Hate crime and battery charges have been filed against four black suspects accused of beating a mentally disabled white man and broadcasting the attack live on Facebook.

"The actions in that video are reprehensible; that along with racism have absolutely no place in the city of Chicago," said police Supt. Eddie Johnson. 

"There was never a question whether or not this incident qualified as being investigated as a hate crime," Johnson said. But, he added, "we need to base the investigation based on facts and not emotion."

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Police said officers on patrol encountered the 18-year-old, seen here in a still taken from the video, on a street not far from a residence on Chicago's West Side. (Facebook)

Most hate crimes are connected to the victim's race, but hate-crime charges can be sought in Illinois if a victim's mental disability sparked an attack, though it is rare.

Hate-crime charges can only be sought if another charge is filed.

The accused include Jordan Hill, 18, who was an acquaintance of the victim, sisters Brittany and Tanishia Covington, aged 18 and 24, and Tesfaye Cooper, 18. The four have also been charged with aggravated unlawful restraint and aggravated battery with a deadly weapon. Three of the suspects also face charges of residential burglary.

At a news conference on Thursday afternoon, police said the victim had been friends with one of the suspects, Hill, of suburban Chicago. They said that on New Year's Eve, Hill and the victim met up at a suburban McDonald's to begin what both the victim and his parents, who dropped him off, believed was going to be a sleepover.

U.S. President Barack Obama called it "terrible" during a Thursday interview with Chicago's ABC-TV affiliate.
 
"Part of what technology allows us to see now is the terrible toll that racism and discrimination and hate takes on
families and communities," Obama said.

Victim 'traumatized by the incident'

Police said Hill drove the victim around in a stolen van for a couple of days. They ended up at a home in Chicago, where police said Hill and the three other suspects taunted the victim and beat him.

Police in Streamwood, Ill., said the parents reported their son missing Monday, and later the parents received text messages from people who claimed to be holding their son captive.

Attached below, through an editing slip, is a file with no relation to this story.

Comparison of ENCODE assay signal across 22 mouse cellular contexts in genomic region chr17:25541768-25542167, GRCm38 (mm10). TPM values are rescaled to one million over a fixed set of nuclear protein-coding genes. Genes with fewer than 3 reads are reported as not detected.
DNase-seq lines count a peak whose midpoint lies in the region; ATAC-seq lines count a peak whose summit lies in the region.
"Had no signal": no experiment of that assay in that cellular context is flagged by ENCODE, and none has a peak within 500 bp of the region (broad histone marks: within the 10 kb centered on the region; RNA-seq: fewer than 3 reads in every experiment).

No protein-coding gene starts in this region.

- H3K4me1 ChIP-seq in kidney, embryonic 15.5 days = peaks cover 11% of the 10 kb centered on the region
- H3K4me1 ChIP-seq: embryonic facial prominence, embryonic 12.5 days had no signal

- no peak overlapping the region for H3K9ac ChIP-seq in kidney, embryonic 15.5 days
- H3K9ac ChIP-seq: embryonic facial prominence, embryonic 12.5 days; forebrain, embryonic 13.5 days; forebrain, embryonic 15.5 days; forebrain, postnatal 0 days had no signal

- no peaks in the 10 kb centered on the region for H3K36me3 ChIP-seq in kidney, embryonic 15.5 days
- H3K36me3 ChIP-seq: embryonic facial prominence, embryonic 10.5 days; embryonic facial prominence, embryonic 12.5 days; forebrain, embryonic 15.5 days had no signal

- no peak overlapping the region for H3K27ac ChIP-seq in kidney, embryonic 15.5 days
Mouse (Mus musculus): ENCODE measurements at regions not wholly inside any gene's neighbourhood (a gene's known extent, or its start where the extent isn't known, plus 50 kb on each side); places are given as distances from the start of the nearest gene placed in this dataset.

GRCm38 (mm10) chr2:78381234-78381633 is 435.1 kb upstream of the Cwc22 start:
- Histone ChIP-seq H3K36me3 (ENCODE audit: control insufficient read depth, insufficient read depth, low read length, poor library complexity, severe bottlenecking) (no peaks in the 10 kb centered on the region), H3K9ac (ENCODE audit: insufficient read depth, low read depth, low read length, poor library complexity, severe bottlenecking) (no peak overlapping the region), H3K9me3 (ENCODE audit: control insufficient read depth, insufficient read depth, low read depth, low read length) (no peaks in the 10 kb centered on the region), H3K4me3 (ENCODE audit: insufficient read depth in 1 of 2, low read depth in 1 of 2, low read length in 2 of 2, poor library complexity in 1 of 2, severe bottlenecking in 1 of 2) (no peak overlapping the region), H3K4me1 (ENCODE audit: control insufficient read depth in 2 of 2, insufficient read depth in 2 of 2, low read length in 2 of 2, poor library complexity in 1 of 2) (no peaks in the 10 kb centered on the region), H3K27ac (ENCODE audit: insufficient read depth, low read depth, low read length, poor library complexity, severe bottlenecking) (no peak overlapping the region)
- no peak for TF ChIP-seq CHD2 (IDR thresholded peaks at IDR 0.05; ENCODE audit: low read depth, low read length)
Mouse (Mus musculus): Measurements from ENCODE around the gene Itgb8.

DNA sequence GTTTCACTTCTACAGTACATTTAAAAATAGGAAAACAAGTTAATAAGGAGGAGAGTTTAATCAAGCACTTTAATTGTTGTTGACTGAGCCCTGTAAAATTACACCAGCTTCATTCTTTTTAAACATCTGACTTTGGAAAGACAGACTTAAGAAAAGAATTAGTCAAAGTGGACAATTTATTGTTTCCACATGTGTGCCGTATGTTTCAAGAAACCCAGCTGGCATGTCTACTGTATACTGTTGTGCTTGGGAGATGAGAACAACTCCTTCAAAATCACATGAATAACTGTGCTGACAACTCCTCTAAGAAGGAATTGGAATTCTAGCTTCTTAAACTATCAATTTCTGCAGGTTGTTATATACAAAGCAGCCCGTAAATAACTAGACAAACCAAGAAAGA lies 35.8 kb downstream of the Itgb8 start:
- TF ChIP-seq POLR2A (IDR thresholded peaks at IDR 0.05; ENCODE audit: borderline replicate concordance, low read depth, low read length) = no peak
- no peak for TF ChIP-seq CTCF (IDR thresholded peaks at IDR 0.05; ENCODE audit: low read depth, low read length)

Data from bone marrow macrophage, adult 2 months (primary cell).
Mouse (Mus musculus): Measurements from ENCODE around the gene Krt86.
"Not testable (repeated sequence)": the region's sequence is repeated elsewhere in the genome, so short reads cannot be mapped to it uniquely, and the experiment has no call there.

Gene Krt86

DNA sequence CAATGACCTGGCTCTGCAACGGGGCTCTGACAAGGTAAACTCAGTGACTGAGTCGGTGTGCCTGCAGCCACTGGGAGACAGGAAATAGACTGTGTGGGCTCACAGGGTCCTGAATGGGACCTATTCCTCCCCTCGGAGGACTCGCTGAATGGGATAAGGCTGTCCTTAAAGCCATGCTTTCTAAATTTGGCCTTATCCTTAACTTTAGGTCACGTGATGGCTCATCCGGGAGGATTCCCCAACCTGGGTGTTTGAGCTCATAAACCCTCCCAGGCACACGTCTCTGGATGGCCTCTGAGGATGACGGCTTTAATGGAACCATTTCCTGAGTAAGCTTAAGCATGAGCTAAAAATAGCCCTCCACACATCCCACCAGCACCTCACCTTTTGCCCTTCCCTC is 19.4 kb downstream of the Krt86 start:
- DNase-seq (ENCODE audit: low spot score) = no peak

The victim was a classmate of one of the attackers and initially went with that person voluntarily, police said.

Police launched an investigation late Wednesday — after the video appeared online and the 18-year-old victim was found by police, dazed and bloodied, wandering in a violent neighbourhood of Chicago's West Side. 

The video, which has since been removed from Facebook, shows several people assaulting and taunting the man, who appears to be bound and gagged in a residence.

"He's traumatized by the incident, and it's very tough to communicate with him at this point," police Cmdr. Kevin Duffin said. The suspects made "stupid decisions," he said.

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Chicago police Cmdr. Kevin Duffin speaks during a news conference Thursday as Supt. Eddie Johnson, far left, looks on. (Antonio Perez/Chicago Tribune via Associated Press)

Johnson called it "sickening." 

"It makes you wonder what would make individuals treat somebody like that," told reporters on Wednesday. 

"I've been a cop for 28 years. I've seen things you shouldn't see in a lifetime. But it still amazes me how you still see things that you just shouldn't."

The assailants are seen hitting the victim, slicing his clothing and cutting his hair until his scalp bleeds. Profanities about "white people" and U.S. president-elect Donald Trump are heard from off-camera.

Police spokesman Anthony Guglielmi said investigators initially concluded that the 18-year-old man was singled out because he has "special needs," not because he was white, although Guglielmi acknowledged the suspects made "terrible racist statements."

It's also possible that the suspects were trying to extort something from the victim's family, Guglielmi said.

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Chicago police officer Mike Donnelly speaks at a news conference Thursday. Donnelly says the victim was found walking the streets bloodied and wearing a tank top that was inside-out and backwards. (Teresa Crawford/Associated Press)

The video shows bottles of alcohol in the room during the attack.

The victim told police that what began as "a play fight" escalated, and he was bound, beaten and taunted with racial slurs and disparaging comments about his mental capacity.

A downstairs neighbour who heard noises threatened to call police. When two of the suspects left and kicked down the neighbour's door, the victim escaped. A police officer later spotted the obviously disoriented man wandering down a street.

The victim was bloodied and wearing a tank top that was inside-out and backwards. He had on jean shorts and sandals, despite the winter weather, officer Michael Donnelly said.

A Facebook spokesman told The Associated Press the company removed the video because it does "not allow people to celebrate or glorify crimes on Facebook."